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the reluctant apostle

By Diogenes (articles ) | Aug 18, 2005

New Zealand Bishop Peter Cullinane enters the public conversation about the civil response to abusers of children. Painful reading.

The public is right to insist on protecting people against thugs and sexual deviants.

True.

But the public needs to set aside understandable but distasteful feelings of vengeance ...

Distasteful? Is vindictiveness wrong because it's immoral or because it's unpleasant to those of superior taste? If the latter, what standing does a bishop, as bishop, have for instructing the public in etiquette?

... and try to come to grips with what is likely to minimise the chances that further innocent children will suffer at the hands of identified child molesters.

Baffling. Who's had the problem in coming to grips with the relevant facts of life here -- millwrights or bishops?

We must be willing to take the steps necessary to protect children and ignore our dysfunctional desire to simply punish.

So it's dysfunctional as well as distasteful. We now have our psycho-therapeutic bases covered as well as our table manners. But is there a minister of the Christian religion in the house?

However much it might grate on our feelings, the evidence tells us that assisting child molesters to put their lives together in ways that allow them to function effectively, is the most effective way to reduce the risk of them re-offending.

No, Excellency. The evidence tells us that the most effective way of eliminating recidivism is putting molesters to death. And life-term imprisonment takes second place. That's if we're talking -- as you are -- about the risk of re-offending. My own religious convictions teach me that there are also non-utilitarian values to be pondered, such as the salvation of souls, which could oblige us to tolerate an elevated degree of risk in order to achieve a higher good. But you seem inordinately bashful about mentioning them.

Strategies, including treatment, aimed at achieving this goal do not exclude holding the offender responsible. On that basis, would my attitudes make me part of the solution or part of the problem?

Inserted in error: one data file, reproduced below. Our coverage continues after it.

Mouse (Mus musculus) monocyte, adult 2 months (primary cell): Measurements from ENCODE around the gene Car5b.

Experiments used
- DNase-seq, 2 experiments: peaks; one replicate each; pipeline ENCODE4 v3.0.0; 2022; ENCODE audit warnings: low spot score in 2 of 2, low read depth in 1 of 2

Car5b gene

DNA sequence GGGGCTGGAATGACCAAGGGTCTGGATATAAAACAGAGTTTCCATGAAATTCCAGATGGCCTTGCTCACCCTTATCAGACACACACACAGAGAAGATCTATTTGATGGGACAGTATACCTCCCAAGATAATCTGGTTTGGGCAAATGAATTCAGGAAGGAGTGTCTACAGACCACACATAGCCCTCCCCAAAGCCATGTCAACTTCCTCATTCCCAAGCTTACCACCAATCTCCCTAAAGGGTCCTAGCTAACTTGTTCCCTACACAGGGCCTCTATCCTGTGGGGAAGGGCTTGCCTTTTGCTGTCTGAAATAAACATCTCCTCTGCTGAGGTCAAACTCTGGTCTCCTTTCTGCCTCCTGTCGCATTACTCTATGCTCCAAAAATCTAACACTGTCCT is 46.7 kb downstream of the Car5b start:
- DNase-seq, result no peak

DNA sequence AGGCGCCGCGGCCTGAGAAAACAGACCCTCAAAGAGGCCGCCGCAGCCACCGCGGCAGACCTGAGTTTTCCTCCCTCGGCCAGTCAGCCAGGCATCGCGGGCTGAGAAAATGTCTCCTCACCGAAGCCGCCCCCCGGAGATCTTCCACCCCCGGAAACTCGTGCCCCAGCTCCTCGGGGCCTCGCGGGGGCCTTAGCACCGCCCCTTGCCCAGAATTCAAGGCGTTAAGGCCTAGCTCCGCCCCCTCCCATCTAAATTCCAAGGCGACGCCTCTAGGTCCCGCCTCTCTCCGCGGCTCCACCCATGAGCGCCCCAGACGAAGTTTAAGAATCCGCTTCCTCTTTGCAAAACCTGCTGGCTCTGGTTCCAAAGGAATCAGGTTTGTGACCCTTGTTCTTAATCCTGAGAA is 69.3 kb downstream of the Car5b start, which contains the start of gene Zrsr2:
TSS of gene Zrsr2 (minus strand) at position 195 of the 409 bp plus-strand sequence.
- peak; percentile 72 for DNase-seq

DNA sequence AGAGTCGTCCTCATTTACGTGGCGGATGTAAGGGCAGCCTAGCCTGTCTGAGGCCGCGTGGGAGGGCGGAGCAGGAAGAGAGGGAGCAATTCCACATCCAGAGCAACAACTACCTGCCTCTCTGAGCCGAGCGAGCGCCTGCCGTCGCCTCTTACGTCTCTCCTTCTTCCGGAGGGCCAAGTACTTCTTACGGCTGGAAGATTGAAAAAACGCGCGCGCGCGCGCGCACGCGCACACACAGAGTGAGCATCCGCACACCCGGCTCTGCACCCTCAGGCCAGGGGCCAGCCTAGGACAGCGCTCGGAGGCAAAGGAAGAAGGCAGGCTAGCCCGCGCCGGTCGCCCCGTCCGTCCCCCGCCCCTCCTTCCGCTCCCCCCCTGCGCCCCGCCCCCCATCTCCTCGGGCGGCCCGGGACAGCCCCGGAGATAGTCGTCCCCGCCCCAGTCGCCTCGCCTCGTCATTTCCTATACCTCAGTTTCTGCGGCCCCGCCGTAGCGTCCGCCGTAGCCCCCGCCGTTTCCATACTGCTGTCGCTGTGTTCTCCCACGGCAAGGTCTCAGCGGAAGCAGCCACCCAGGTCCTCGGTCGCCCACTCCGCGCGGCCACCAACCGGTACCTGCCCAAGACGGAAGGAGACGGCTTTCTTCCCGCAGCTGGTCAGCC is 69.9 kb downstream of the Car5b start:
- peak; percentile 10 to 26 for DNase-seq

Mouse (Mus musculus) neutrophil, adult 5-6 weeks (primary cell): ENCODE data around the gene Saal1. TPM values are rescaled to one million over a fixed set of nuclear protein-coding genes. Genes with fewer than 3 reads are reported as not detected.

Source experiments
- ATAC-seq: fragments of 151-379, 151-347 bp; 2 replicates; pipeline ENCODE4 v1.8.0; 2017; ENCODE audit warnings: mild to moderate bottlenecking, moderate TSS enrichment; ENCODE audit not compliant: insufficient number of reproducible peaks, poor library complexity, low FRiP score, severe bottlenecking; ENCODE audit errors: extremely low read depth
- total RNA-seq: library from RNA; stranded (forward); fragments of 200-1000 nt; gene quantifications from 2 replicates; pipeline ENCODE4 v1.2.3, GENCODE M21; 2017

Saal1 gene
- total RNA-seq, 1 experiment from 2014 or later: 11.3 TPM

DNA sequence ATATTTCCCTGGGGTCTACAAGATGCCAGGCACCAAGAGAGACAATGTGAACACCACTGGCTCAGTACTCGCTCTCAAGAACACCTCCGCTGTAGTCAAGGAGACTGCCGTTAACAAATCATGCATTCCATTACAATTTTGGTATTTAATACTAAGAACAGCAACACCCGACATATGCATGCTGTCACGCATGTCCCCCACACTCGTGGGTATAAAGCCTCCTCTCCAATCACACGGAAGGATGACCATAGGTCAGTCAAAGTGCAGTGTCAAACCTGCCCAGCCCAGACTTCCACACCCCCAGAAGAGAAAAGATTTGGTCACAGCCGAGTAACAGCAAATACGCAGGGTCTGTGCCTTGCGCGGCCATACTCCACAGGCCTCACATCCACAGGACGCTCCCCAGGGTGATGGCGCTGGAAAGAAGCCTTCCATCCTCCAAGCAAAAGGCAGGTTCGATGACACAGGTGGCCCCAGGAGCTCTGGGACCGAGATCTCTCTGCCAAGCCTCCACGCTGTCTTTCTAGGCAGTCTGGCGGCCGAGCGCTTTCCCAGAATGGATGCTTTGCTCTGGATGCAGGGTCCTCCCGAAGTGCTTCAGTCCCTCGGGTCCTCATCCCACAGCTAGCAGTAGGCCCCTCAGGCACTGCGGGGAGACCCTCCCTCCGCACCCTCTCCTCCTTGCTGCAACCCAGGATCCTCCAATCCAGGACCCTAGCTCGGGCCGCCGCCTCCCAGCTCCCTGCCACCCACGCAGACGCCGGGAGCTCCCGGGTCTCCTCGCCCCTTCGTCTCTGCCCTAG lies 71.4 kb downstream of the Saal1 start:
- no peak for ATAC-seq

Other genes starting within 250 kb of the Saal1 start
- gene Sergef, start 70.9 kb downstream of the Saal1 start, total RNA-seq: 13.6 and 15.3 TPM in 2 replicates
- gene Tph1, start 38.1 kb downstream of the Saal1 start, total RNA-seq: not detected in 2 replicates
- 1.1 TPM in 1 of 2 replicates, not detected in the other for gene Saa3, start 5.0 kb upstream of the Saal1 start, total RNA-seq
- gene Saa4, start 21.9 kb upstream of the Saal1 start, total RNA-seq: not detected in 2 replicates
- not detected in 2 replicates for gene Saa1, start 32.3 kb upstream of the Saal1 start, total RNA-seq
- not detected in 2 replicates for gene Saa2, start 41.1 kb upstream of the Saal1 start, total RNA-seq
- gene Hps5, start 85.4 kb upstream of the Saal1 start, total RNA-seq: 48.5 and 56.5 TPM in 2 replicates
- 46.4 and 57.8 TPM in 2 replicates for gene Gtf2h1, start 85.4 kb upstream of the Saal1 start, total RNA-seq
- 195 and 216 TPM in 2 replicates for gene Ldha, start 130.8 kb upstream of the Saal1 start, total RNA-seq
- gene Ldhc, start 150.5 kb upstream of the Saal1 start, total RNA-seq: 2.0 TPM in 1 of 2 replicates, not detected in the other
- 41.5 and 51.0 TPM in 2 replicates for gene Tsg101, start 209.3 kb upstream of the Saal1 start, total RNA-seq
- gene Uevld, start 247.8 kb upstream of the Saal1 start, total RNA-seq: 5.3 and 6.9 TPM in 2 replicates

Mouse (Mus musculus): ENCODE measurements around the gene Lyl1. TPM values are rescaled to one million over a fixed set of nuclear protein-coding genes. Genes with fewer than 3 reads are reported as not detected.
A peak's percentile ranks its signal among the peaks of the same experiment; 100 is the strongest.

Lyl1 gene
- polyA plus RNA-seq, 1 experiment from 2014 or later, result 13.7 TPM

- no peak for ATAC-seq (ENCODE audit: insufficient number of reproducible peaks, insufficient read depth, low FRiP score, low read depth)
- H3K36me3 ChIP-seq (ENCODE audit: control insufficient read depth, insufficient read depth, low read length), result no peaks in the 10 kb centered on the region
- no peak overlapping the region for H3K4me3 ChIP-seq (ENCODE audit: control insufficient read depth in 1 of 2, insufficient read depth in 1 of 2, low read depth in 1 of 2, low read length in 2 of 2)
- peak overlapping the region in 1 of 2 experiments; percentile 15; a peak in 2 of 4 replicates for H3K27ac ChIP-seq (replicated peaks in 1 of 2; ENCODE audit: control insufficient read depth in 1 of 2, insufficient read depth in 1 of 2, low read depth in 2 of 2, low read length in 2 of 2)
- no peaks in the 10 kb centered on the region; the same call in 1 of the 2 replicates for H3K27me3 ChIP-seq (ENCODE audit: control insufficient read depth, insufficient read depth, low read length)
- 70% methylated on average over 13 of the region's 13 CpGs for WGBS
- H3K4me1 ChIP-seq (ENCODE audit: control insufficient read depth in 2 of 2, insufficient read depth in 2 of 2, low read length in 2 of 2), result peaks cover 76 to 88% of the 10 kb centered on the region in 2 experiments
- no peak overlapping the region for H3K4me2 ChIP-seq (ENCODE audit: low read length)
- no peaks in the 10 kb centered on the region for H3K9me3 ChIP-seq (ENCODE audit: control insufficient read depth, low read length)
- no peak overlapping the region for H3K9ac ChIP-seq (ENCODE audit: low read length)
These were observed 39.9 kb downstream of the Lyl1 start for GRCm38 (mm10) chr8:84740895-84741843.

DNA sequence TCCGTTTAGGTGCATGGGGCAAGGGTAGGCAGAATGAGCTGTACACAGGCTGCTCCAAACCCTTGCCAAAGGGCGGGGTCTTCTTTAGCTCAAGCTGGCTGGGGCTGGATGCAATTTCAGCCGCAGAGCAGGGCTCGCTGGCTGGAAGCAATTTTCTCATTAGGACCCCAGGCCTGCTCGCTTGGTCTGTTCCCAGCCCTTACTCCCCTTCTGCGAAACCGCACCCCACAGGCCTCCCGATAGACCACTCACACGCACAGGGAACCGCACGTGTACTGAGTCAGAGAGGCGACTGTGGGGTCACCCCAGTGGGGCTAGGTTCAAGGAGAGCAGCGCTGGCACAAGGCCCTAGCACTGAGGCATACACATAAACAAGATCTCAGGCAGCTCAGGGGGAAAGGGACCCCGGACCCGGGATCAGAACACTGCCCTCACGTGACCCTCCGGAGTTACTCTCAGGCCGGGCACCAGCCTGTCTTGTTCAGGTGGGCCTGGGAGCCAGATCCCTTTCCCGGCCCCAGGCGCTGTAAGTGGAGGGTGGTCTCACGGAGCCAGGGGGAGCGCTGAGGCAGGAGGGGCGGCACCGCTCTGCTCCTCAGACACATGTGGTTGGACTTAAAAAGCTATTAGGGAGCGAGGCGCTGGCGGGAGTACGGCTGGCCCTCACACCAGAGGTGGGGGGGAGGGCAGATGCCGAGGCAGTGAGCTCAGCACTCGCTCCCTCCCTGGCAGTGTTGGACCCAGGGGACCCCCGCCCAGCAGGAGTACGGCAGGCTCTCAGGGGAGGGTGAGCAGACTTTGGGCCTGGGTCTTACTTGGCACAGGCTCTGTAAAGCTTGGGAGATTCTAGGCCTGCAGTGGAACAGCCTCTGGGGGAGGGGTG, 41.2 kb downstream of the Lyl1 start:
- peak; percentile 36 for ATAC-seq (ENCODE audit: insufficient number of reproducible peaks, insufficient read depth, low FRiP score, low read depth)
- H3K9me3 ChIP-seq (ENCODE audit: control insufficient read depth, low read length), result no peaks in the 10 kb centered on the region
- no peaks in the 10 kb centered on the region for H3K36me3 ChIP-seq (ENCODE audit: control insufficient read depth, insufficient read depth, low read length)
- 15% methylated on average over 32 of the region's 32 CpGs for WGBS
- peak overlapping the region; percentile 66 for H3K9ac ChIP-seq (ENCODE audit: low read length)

I think you answered your own question.

Pathetic. Here's a guy who takes three full whacks at the tee-ball and still can't bounce it out to grandpa. He's obviously unclear himself about what he wants to say, and there's hardly a sentence in the piece that doesn't curl back and eat its own tail. If he wished to make use of it, however, he'd have a genuine gift to give his readers in the Gospel, which teaches us -- and them -- about sin, justice, punishment, repentance, forgiveness. Why couldn't he drop the gibberish and just talk Christian?

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Show 6 Comments? (Hidden)Hide Comments
  • Posted by: - Aug. 24, 2005 7:39 PM ET USA

    Diogenes, check your sources and the herald's sources. 90% of the text you qote was attributed, wrongly, by NZH to Bishop Cullinane. http://www.pndiocese.org.nz/?sid=144&id=64 In fact, the good Bishop was quoting W L Marshall. The last line that the Good Bishop quoted did assert the need for holding the offender responsible. He seemed to call out, in this section, with wonder about who can cast the first stone. We ALL deserve to be in Hell. Confiteor Deo omnipotente, beata Mariae . . .

  • Posted by: - Aug. 24, 2005 7:38 PM ET USA

    Diogenes, check your sources and the herald's sources. 90% of the text you qote was attributed, wrongly, by NZH to Bishop Cullinane. http://www.pndiocese.org.nz/?sid=144&id=64 In fact, the good Bishop was quoting W L Marshall. The last line that the Good Bishop quoted did assert the need for holding the offender responsible. He seemed to call out, in this section, with wonder about who can cast the first stone. We ALL deserve to be in Hell. Confiteor Deo omnipotente, beata Mariae . . .

  • Posted by: Gil125 - Aug. 19, 2005 9:56 PM ET USA

    Your last sentence covers it all, Diogenes.

  • Posted by: - Aug. 19, 2005 9:20 AM ET USA

    Being able to look both from before and after the Second Vatican Council is for the most part a very demoralizing undertaking. Remarkably clear doctrines from before have been so watered down in the after as to be almost unrecognizable. The obvious adoration of God we had before, has fallen into a community self-praise entertainment melee that has seriously eroded belief in the Real Presence. The dire warnings of the senior Cardinal at the council have clearly come to fruition in reality.

  • Posted by: Ignacio177 - Aug. 18, 2005 8:11 PM ET USA

    We should love good and hate evil. We should feel a repugnance toward evil and evil doers in so far as they do evil. We should however desire the good even for repugnant perverts. We should desire that they convert from their evil ways. We are morally obliged to help them be better. The first step is that we prevent them from doing evil. If they can´t control themselves they need to be controled. Prison, is a good option. It is a shame that we have done away with church prisons.

  • Posted by: astrid - Aug. 18, 2005 5:22 PM ET USA

    thanks for this piece....hadn't read this yet. I live in New Zealand and this is where our church here is! Most faithful would not understand Christian straight talk Diogenes, ours is a weak and thoroughly watered down Catholicism. I am wondering when Rome is going to realise this! Maybe we are too small.......

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